Thursday, February 29, 2024


Have you ever come across a really bad manager? I am not talking middle-of-the-road, muddling through ‘not the greatest boss in the world’ type of overseer.

I am referring to those people who come to work every morning and just make your life miserable because they are skill-less, empathy-detached morons usually with an ego bigger than the land mass of Australia.

There are millions of them out there ÔÇô dysfunctional individuals who just don’t get the leadership thing, couldn’t care less about your positive contribution, but, oh boy, do they love it when you stuff it up? The sad fact is they simply don’t know any better and are self-deluded in thinking they are doing a great job.

I cringe when I think back to the first role that I held with supervisory responsibility. I was a mean, over controlling, unapproachable, inflexible little Napoleon who thought that his job was about catching people doing things wrong, reprimanding them and threatening repercussions if people didn’t toe the line.

I am not any of these things by nature but years of watching how other people managed and did things, as well as the work environment I found myself in, had all shaped how I thought I should manage. I thought my job was about policing and controlling and so did my bosses – that’s what was expected of me.

I was considered an A-performer and quickly moved up the ranks rewarded for my dictatorial style and results. Reflecting on my early career now (and poor subordinates) I realise that whilst the boxes of productivity, workplace discipline and results may well have been ticked in the short-term, there was to no real significant progress and gain for the longer term, either for the company or those employed there.

When listening to CEOs and leaders talk, it is easy to figure out what they think their job is. Some believe their job is about providing vision, others think it’s about policing managers, for some its co-ordinating efforts, identifying when people do things right and when they do things wrong…the list is exhaustive.

But the one sure thing is that people will act consistent with how they think they are supposed to act and what they are rewarded for. All you have to do is to watch their emphasis, language and behaviour and it will tell you the type of leader they are, what they see their contribution as being, and what the corporate culture is.

Most managers see their role as managing processes and results and it’s hardly surprising as this is what we have trained managers to do and what we have re-enforced through time. The message has been clear ÔÇô deliver results ÔÇô regardless of the human costs. This type of thinking leads managers to focus on what people are doing wrong ÔÇô to catch them at it (oftentimes with a ‘gotcha’ attitude), correct the problem and then move on to nab the next offender . . . and the cycle continues, day in and day out. It’s a very mechanical, style-less, operational methodology and overall ineffective. But it’s a trap we all fall into many times a day. It’s easy, an easily-measurable short-term approach that requires little imagination or creativity.

A much more proactive and creative approach however is to see your leadership role differently and make the shift towards managing people’s energy. This you do by consciously refining your emphasis, language, and behaviours so that interactions with staff lead them to feel trusted, honoured, and respected.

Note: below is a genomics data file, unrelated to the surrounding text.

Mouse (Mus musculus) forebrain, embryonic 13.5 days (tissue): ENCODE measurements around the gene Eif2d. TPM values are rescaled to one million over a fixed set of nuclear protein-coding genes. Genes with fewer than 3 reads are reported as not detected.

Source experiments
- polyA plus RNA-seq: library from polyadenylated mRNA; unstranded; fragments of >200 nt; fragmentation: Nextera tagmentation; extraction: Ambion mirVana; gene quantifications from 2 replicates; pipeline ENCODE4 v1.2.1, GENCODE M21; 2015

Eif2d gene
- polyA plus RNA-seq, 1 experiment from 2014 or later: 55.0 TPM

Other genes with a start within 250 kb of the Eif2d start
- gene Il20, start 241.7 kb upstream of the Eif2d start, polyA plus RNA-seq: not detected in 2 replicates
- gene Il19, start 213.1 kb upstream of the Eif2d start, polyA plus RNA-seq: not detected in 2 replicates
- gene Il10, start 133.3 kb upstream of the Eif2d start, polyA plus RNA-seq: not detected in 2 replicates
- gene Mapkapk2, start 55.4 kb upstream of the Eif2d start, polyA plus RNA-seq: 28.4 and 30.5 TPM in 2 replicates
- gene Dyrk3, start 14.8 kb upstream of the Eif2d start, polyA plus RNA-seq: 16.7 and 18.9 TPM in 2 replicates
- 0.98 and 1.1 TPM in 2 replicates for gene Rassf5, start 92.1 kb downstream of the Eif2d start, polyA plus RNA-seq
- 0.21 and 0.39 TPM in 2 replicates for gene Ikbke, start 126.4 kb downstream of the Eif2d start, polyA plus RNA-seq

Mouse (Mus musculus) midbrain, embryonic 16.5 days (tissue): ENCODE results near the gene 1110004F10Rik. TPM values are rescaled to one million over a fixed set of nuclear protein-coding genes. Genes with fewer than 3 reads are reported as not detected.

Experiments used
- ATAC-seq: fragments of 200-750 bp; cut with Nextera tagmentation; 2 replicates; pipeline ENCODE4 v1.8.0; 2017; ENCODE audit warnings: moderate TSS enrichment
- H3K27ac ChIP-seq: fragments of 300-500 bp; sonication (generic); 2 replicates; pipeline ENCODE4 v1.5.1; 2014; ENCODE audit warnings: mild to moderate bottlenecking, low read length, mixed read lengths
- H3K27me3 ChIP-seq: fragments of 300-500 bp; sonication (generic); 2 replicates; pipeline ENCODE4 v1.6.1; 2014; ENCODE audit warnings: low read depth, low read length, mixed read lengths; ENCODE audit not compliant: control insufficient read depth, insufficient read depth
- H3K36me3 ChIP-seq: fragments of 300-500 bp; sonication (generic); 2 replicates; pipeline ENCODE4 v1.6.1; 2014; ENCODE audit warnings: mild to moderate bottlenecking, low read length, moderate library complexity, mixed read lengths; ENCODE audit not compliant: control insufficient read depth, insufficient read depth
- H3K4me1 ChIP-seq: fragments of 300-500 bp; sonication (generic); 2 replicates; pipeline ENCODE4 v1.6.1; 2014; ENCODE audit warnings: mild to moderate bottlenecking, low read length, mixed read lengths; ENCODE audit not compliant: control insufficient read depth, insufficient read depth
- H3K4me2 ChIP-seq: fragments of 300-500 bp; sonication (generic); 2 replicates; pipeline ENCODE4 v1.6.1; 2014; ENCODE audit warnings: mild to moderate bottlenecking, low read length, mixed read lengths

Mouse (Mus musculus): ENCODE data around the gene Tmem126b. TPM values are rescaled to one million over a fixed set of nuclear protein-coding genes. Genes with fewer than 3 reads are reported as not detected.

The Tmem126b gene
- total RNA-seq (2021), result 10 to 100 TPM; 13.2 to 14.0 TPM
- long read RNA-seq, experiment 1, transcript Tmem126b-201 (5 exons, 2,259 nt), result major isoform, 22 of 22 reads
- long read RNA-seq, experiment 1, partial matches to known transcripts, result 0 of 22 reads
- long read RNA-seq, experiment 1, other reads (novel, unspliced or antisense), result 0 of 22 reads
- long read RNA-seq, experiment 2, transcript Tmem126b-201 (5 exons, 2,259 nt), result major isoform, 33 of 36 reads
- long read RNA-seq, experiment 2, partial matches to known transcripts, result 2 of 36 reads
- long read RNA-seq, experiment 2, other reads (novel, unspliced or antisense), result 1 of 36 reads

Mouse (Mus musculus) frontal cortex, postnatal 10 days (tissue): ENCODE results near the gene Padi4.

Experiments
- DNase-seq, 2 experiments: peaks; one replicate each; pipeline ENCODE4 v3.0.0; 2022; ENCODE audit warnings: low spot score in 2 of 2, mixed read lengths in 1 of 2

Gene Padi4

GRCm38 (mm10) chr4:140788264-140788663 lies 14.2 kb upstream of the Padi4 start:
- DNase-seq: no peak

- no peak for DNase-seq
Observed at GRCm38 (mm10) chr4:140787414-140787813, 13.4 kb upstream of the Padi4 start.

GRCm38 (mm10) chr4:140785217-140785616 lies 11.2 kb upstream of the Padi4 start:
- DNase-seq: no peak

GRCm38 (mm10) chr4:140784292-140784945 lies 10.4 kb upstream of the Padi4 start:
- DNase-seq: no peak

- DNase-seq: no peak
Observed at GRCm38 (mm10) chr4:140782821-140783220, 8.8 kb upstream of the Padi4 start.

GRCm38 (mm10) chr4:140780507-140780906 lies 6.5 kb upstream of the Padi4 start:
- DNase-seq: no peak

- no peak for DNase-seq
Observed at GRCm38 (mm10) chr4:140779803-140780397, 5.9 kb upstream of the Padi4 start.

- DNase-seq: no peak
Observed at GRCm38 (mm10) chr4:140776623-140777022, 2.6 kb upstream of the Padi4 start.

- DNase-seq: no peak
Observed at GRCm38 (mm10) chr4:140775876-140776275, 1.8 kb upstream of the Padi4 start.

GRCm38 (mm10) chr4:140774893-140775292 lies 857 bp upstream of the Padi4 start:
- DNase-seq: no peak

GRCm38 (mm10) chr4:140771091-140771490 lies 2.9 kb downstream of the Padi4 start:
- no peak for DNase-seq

Instead of focusing on what people do wrong, the emphasis changes to thanking them for what they’ve done right – their contributions to the organisation’s success!

Let me give you an example of management best practice called ‘six pennies’ which is often quoted and illustrates what I consider to be good leadership.

This mechanism was used by a CEO of a large full-facility YMCA with childcare, fitness programmes, racquetball, indoor pool, etc. At the time, the CEO knew staff were doing great things every day with centre members ÔÇô and that he’d miss seeing those things if he was tied to his desk. So each workday morning, he would put six pennies in his right front pants pocket and then for an hour, he’d tour around the facility, looking for people doing things right.

When he found one, he’d wait for the appropriate moment to pull them aside, praise what he saw, thank them and move on. In two minutes, he validated their contribution and commitment by letting them know it had been acknowledged and appreciated.

Then as he left, he’d take a penny from his right front pocket and move it to his left. He kept meandering through the facility until he’d delivered at least six praisings in that hour, and in the afternoon he would spend another hour doing the same thing. His staff LOVED him ÔÇô they genuinely felt trusted, respected, and honored.

Result? Motivation, inspiration, and aspiration: a workforce pumped up and going for the burn every time they punched in; productivity up; morale sky high. Compare that to a facility ruled with a rod of iron by a Stormtrooper in civvies, ferreting for faults, punishing rather than praising and cracking a whip rather than the odd joke.

Perspiration, desperation and agitation, downtrodden staff with their noses so stuck to the grindstone, the wheel can’t turn, output stagnant, corporate life force flat-lining.
Two sides of the management coin ÔÇô has the penny finally dropped?

Agree or disagree with this? Don’t twitter amongst yourselves ÔÇô tweet your chirps to
*STUART WHITE is Managing Director of HRMC and they can be contacted on Phone: 395 1640 or on
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